Have you ever been in a situation when You were not able to perform server side validation and were not able to trigger the validators in the standardized way. By this I mean that you had a button that was doing a submit, but without causing any postback, and doing it all through JavaScript. In my case, I had a pagemethod that was doing a save for some entity we needed. So because of the nature of this operation, I needed to do a validation – and off course I used different kinds of validators – from range to required field and custom validators. So what is the problem then – the problem is that the JavaScript hides the form for the insert and the validation messages get lost, and along the way either a false insert or an exception is thrown – some fields might even be potential security breaches without proper validation. So I wandered around trying to find a way to perform regular validation, the way it is supposed to be done. I found a nice, elegant way to do it and even make it reusable on all the pages that need JavaScript validation and have the same problems as stated above.


An example of how validation works:




So the solution is to write a small JavaScript function that will invoke all the validators that belong to a certain group. Below is the JavaScript function.


function ValidateEntry(validationGroup) {

  var isValidEntry = true;

  if (typeof (Page_Validators) != 'undefined') {

    for (var i = 0; i < Page_Validators.length; i++) {

      if (Page_Validators[i].validationGroup == validationGroup) {

        // call validator function

        var func = Page_Validators[i].evaluationfunction;

        Page_Validators[i].isvalid = func(Page_Validators[i]);

        if (!Page_Validators[i].isvalid) {

          isValidEntry = false;

          Page_Validators[i].style.visibility = '';





  return isValidEntry



So how does this work? The function returns a boolean value that suggests whether the validation is correct. The function goes through all the page validators, and selects the ones which belong to the specified validation group – this way we ensure only validators needed to be invoked are actually checked.


Later, we just call the ValidateEntry JavaScript function before calling the method that does the persisting – in my example, before calling a pagemethod that calls some server side method that does an insert in the db. The example is below:


First we have the controls that have the validators on them:


  <asp:TextBox MaxLength="50" ID="txtNewName" runat="server"

    Width="495px" ValidationGroup="NewEntityValidationGroup">




  <asp:RequiredFieldValidator ID="valNewName" Text="*" ValidationGroup="NewEntityValidationGroup" runat="server" ControlToValidate="txtNewName">




  <asp:TextBox ID="txtNewDescription" TextMode="multiLine" runat="server" Height="100px" Width="495px" ValidationGroup="NewEntityValidationGroup">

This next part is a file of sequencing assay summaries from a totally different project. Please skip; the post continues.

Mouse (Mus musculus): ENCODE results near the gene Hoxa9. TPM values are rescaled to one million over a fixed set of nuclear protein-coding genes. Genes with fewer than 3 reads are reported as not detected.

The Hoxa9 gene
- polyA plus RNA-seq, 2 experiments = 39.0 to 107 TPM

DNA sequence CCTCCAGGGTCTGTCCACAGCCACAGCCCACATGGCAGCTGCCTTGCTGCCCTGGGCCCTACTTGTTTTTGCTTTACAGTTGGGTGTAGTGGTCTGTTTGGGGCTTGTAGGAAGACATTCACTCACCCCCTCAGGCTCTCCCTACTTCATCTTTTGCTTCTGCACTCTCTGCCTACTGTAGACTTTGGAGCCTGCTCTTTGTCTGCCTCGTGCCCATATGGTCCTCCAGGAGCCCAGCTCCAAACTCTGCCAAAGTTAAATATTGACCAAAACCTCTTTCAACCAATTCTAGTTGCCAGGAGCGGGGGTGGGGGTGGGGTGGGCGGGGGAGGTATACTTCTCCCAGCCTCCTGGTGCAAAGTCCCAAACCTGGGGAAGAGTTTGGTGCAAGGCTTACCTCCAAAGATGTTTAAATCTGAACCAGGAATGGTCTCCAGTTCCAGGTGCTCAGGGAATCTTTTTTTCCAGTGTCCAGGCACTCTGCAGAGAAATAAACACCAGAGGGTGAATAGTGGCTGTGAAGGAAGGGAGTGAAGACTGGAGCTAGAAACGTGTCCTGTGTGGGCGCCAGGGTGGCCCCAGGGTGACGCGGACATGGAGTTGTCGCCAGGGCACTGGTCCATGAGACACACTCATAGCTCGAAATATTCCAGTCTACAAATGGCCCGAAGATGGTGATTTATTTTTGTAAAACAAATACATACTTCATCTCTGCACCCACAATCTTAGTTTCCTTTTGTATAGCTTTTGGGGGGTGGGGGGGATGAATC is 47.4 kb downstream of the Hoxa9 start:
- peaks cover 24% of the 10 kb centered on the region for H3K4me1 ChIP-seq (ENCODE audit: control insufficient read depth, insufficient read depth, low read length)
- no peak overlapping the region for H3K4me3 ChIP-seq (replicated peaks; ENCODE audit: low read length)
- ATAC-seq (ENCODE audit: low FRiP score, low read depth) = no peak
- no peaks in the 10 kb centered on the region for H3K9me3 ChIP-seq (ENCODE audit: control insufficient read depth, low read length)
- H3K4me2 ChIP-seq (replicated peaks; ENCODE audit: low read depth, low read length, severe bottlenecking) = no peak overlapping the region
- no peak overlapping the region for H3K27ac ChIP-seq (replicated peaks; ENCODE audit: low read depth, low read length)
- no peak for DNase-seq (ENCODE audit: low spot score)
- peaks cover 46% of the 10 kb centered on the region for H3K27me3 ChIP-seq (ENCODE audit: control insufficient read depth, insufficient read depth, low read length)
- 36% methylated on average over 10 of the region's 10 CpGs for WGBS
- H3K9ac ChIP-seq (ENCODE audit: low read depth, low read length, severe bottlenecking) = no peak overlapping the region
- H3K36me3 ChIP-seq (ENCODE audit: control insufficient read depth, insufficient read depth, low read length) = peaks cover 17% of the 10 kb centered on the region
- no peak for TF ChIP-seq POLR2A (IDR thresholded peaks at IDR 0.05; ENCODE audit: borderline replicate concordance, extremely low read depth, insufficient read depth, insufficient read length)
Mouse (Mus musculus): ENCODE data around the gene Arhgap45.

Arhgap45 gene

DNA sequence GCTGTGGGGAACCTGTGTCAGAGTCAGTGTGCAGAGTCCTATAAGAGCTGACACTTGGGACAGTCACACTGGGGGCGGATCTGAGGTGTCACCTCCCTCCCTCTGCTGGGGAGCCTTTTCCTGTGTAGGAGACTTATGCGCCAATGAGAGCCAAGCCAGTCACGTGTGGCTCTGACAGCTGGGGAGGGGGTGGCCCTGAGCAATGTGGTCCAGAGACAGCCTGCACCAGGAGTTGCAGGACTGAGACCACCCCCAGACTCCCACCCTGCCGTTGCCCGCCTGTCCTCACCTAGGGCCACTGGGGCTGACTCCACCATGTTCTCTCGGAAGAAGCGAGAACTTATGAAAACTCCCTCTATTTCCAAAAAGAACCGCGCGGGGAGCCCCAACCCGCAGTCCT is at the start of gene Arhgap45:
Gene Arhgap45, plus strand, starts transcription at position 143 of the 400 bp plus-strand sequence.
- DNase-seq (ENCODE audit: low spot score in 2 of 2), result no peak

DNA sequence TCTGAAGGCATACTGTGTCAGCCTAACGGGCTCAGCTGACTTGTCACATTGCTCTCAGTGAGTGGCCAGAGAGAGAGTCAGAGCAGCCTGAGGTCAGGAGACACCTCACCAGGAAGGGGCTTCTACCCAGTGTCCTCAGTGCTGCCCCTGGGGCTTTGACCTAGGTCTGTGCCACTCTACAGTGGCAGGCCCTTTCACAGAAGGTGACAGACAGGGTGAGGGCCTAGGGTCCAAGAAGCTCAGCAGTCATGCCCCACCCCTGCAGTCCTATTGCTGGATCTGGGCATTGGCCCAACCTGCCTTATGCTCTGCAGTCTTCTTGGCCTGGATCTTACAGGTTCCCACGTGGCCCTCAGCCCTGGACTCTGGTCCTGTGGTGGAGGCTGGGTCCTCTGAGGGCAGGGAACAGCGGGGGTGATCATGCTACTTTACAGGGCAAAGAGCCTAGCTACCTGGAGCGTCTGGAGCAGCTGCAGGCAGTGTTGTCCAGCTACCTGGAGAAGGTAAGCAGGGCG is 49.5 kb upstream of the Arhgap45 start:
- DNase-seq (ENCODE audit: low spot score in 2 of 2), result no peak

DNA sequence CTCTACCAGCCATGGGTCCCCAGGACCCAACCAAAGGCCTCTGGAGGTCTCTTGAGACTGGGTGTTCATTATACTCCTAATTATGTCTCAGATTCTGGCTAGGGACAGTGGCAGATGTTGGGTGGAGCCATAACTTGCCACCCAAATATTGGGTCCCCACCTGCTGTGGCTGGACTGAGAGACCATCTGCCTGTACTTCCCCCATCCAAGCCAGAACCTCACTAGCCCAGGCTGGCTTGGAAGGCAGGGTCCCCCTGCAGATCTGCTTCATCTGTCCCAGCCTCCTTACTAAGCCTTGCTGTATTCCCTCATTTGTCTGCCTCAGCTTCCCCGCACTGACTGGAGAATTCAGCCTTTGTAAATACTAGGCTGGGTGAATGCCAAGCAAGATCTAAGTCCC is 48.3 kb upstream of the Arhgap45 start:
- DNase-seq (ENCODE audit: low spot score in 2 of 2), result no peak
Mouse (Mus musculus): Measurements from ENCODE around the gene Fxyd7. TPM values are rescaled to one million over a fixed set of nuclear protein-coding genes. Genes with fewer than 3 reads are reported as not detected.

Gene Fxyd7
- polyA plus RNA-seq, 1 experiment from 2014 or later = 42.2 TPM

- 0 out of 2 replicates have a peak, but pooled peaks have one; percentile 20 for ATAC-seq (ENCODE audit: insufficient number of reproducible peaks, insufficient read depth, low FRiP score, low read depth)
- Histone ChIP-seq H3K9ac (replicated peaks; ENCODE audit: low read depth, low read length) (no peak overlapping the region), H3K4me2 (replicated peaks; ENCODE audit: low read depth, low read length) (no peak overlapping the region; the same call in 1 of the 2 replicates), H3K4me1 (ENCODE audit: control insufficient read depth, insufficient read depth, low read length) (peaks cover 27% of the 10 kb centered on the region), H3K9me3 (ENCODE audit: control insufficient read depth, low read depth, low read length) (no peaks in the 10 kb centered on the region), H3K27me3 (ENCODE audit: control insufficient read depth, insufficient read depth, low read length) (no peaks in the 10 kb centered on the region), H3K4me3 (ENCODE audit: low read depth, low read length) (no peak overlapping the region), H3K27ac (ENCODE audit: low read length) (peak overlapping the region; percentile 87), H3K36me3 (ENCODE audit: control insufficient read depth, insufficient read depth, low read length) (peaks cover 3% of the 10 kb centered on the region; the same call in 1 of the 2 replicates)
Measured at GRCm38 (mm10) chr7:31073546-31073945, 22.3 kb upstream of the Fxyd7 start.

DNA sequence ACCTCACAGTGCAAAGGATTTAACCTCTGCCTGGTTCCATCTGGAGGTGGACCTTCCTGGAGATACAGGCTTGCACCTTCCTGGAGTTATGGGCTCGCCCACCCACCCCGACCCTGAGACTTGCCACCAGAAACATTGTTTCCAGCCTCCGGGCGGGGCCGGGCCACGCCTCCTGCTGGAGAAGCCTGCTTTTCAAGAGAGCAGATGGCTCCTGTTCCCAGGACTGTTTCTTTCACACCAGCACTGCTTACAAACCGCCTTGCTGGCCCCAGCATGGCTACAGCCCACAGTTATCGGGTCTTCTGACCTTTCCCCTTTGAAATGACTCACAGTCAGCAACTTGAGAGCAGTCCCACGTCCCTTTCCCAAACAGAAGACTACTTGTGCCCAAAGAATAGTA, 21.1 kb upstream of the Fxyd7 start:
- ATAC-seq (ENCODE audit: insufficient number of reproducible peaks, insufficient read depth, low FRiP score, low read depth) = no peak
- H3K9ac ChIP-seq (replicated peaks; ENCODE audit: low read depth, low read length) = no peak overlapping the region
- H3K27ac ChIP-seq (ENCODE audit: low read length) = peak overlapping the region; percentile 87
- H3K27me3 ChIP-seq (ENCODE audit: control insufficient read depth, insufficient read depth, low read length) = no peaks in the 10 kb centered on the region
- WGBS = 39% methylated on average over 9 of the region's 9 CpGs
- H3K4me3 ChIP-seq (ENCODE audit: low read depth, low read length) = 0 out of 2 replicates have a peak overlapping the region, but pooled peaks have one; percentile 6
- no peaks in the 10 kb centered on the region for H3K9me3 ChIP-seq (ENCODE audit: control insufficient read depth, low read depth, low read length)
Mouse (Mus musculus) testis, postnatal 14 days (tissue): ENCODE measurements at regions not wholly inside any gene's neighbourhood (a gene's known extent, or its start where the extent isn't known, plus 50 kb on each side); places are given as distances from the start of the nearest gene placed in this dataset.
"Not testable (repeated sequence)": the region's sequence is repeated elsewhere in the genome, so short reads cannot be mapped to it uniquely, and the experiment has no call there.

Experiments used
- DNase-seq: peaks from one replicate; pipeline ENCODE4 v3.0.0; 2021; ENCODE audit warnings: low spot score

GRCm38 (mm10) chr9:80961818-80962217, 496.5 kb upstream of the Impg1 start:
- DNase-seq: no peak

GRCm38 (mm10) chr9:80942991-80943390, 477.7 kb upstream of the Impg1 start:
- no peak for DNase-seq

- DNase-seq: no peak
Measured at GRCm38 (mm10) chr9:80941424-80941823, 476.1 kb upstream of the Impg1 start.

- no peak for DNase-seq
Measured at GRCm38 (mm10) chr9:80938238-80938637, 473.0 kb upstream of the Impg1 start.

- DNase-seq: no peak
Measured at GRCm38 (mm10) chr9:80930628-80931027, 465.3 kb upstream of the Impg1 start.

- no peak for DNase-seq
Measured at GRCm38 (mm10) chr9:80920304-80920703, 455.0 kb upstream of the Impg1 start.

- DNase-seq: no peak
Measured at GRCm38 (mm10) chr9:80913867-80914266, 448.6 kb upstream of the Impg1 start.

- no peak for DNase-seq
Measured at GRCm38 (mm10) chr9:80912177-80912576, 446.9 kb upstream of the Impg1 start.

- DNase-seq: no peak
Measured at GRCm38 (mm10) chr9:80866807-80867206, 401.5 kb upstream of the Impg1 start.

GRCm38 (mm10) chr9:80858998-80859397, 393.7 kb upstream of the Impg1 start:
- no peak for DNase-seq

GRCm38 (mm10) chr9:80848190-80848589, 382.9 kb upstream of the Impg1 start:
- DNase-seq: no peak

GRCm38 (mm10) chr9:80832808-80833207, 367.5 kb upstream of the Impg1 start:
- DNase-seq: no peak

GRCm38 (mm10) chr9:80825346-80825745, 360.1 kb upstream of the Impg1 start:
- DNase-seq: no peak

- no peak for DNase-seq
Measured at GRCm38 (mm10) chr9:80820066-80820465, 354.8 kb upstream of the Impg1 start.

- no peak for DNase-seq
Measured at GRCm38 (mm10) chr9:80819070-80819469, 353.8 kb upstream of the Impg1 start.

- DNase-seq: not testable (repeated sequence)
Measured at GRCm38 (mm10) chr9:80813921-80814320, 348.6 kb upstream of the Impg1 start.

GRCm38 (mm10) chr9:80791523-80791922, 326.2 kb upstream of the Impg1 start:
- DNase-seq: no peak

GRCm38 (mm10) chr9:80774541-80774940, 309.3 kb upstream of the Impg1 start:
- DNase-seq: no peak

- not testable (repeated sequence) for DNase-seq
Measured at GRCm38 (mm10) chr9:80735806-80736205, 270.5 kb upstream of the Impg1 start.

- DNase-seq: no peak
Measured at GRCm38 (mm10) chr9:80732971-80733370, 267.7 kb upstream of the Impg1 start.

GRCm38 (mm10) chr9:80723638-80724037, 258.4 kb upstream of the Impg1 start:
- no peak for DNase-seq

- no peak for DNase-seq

<asp:RequiredFieldValidator ID="valNewDescription" Text="*" ValidationGroup="NewEntityValidationGroup" runat="server" ControlToValidate="txtNewDescription">



Then we have the pagemethod call with the call to the validation function (ValidateEntry):


function AddNewEntity() {

  if (ValidateEntry("NewEntityValidationGroup")) {

    var entityName = $get('<%=txtNewName.ClientID %>');

    var entityDescription=get('<%=txtNewDescription.ClientID %>');

    PageMethods.AddEntity(entityName.value, entityDescription.value, AddEntitySuccess, OnFailure);




Lets analyze the function above – before we do any processing, we check all the validators, and only if the function returns true, we continue with the field value retrieval and call the pagemethod.


The best practice to use this type of validation would be to extract it to a new file and include the JavaScript file wherever it is needed.


If you want to incorporate this into your solution, feel free to go ahead and use the JavaScript function above, it is easy to integrate –just copy it to your solution, either to the page itself or to a JavaScript file and then just call it.

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FCKEditor with ASP.NET - Fix “The server did not send back a proper XML response error”.

by Sergio 7. July 2009 10:47

I like FCKEditor. Our company is using it on several projects, and it mainly works fine, it has a number of different functionalities and it integrates well.

Recently we integrated FCKEditor with an asp.net 3.5 web application. We wanted to allow the client to update some contents on the web site and upload/manipulate images, but we faced a strange exception that stated:

The server didn’t send back a proper XML response. Please contact your system administrator.
XML request error: Ok (200)



Response text looked scrambled and messy.

Our first reaction was to search for the same bug on net, but after a few days I did not find anything barely useful!

That’s about when I realized I’ll have to investigate it by myself.

First of all I supposed I should blame some response mime type or format, so I dived into the FCKEditor project source code and found a class named XmlResponseHandler.